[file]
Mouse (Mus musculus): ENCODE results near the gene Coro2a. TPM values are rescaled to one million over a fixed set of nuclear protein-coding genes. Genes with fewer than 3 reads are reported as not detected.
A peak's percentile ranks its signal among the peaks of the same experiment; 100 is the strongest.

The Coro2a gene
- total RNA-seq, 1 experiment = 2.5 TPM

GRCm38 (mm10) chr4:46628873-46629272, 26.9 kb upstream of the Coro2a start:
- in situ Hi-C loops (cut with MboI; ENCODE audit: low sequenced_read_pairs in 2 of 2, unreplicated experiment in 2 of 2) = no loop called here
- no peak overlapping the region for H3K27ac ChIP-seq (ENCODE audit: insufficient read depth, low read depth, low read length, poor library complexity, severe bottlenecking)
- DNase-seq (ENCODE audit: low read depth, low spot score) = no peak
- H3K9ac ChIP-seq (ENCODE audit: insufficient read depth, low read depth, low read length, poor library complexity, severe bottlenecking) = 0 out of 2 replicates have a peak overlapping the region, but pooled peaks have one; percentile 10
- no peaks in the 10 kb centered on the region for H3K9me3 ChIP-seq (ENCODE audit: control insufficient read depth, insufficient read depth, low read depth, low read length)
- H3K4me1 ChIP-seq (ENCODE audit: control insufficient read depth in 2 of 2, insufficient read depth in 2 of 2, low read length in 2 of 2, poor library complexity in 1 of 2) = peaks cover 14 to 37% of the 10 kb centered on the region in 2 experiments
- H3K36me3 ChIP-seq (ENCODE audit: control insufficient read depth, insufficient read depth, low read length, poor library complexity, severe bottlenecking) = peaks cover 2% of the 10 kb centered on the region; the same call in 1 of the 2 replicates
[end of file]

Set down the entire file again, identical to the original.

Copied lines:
Mouse (Mus musculus): ENCODE results near the gene Coro2a. TPM values are rescaled to one million over a fixed set of nuclear protein-coding genes. Genes with fewer than 3 reads are reported as not detected.
A peak's percentile ranks its signal among the peaks of the same experiment; 100 is the strongest.

The Coro2a gene
- total RNA-seq, 1 experiment = 2.5 TPM

GRCm38 (mm10) chr4:46628873-46629272, 26.9 kb upstream of the Coro2a start:
- in situ Hi-C loops (cut with MboI; ENCODE audit: low sequenced_read_pairs in 2 of 2, unreplicated experiment in 2 of 2) = no loop called here
- no peak overlapping the region for H3K27ac ChIP-seq (ENCODE audit: insufficient read depth, low read depth, low read length, poor library complexity, severe bottlenecking)
- DNase-seq (ENCODE audit: low read depth, low spot score) = no peak
- H3K9ac ChIP-seq (ENCODE audit: insufficient read depth, low read depth, low read length, poor library complexity, severe bottlenecking) = 0 out of 2 replicates have a peak overlapping the region, but pooled peaks have one; percentile 10
- no peaks in the 10 kb centered on the region for H3K9me3 ChIP-seq (ENCODE audit: control insufficient read depth, insufficient read depth, low read depth, low read length)
- H3K4me1 ChIP-seq (ENCODE audit: control insufficient read depth in 2 of 2, insufficient read depth in 2 of 2, low read length in 2 of 2, poor library complexity in 1 of 2) = peaks cover 14 to 37% of the 10 kb centered on the region in 2 experiments
- H3K36me3 ChIP-seq (ENCODE audit: control insufficient read depth, insufficient read depth, low read length, poor library complexity, severe bottlenecking) = peaks cover 2% of the 10 kb centered on the region; the same call in 1 of the 2 replicates